Posts tagged ‘Mixed’

September 9, 2014

Schubert – Octet

Ah, Schubert. The Octet is a piece full of memories. Skipping lightly over the bad – such as the time my freshly-rehaired bow disintegrated by the end of the first page – this is one of those pieces that bring back lots of good memories of playing with friends and family.

Although the piece itself is a big play, the double bass part is relatively straightforward, giving enough time to enjoy what everyone else is up to. However, with all such pieces, there are little moments here and there that would benefit from some practice.

I’m using IMSLP for this piece, as I don’t have a bass part to hand. There’s a score as well as a selection of sets of parts – this is the one I’m looking at for reference.

1. Adagio / Allegro

OK, the fun bit is in the Allegro – a nice two in a bar – specifically, the staccato quaver passage:

Schubert Octet 1st movement staccato quavers

2. Andante un poco mosso

Don’t let this drag which it will, particularly if someone insists on it being counted in 6 rather than 2. Lots of flats in the key signature, but slow enough that that’s not a problem. Beware, though – there are moments where everyone else drops out, leaving the bass on its own! For example, second bar of B.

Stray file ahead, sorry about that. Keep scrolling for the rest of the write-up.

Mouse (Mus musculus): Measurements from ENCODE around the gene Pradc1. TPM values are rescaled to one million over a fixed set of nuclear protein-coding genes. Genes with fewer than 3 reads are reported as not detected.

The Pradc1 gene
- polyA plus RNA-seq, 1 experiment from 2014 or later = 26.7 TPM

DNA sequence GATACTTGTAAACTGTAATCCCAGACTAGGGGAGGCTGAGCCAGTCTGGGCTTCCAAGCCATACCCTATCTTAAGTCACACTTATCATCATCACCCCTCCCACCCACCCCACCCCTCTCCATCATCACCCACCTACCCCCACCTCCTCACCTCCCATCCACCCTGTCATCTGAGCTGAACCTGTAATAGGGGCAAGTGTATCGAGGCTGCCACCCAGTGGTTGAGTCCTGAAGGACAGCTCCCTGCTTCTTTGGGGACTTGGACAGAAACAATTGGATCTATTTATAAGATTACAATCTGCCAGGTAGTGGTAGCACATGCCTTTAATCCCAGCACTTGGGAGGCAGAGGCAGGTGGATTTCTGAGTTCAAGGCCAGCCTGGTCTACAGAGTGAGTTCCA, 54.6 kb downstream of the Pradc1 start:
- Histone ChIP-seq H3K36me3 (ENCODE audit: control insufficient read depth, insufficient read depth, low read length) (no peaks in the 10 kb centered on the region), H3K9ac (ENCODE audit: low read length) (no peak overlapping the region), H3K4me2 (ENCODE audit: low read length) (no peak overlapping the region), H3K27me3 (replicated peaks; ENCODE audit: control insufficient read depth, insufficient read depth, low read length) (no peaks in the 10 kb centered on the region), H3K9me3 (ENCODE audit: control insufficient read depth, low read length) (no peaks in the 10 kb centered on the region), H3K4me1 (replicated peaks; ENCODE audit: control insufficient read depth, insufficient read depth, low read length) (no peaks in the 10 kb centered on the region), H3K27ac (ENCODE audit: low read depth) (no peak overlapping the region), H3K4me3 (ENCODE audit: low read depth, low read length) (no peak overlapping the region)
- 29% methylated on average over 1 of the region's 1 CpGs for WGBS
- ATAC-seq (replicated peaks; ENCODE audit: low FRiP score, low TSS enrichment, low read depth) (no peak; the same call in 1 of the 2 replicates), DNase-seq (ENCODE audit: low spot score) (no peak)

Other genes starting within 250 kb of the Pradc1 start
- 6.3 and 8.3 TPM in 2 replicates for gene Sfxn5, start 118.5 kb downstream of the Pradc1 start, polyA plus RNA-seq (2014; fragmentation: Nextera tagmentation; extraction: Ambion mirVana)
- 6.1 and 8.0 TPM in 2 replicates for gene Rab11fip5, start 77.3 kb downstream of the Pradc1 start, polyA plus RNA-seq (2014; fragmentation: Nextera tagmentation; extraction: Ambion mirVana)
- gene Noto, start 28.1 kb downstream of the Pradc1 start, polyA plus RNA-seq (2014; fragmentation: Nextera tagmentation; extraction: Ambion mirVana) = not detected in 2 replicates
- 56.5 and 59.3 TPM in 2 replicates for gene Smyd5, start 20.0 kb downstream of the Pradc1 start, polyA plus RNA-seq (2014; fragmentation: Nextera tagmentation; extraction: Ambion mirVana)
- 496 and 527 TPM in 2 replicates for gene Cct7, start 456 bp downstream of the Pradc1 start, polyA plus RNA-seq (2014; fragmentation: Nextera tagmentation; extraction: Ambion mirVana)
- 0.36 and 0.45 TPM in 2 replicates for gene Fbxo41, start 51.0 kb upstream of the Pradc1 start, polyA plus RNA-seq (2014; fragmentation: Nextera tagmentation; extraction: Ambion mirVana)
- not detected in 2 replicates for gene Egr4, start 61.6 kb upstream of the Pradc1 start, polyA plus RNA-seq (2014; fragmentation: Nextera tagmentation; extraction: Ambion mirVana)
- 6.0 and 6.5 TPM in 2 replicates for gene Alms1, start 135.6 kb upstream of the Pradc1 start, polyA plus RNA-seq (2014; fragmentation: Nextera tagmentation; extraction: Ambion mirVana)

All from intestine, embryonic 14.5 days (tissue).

3. Allegro Vivace

A rapid one in a bar movement. Keep an ear / eye out for the different length quaver runs – sometimes you get three quavers running up to the bar line, sometimes four…

4. Andante – Theme & Variations

This is definitely 4 quaver beats, rather than 2/4, which is a relief, given that there are semiquaver triplets (and even some demi-semiquavers) in the offing. Keep it light.

Octet - 4th Movement, Variation 2

Note that the staccato marks disappear after the third bar (or 4th bar in some editions). I think this is an editorial thing, and that the whole passage is supposed to be staccato. (The edition I’m using here also stops putting in the triplet markings, but leaves the notes barred like that…)

I’ve failed to put in any dynamics. The variation is quiet, with just the occasional fp (which I haven’t put in the above excerpt…)

5. Minuet & Trio

Nothing to worry about here.

6. Andante Molto / Allegro

Allegro – this flies. Think 145-150 minims per minute. However, it does have a tendency to slow down – perhaps the leader is being over-ambitious, perhaps everyone is flagging a little at the end of a big piece.

Notes-wise – fortunately, much of this is doubling the cello… There are a couple of quaver flourishes, but nothing to worry about. Much. There are a couple of points where 4 bar rests are really two bars of GS (with a page turn for someone), then two bars rest where the viola kicks off the chugging before everyone else joins back in.

The Andante section near the end – there are differing opinions about whether this should be the same as the original Andante Molto, or something else. Me, I prefer the latter option, as it really would drag…

And finally, the Allegro Molto. Even faster than the allegro before, and with quavers. Lots of lovely quavers. Though the first lot aren’t as bad as the second lot in terms of rapidly changing positions…

Octet - 6th Movement - Excerpt

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September 1, 2014

Mozart – Serenade in B flat, “Gran Partita”, K361/K370a

The title “Gran Partita” is almost certainly not Mozart’s. And IMSLP has this down as K361 *and* K370a…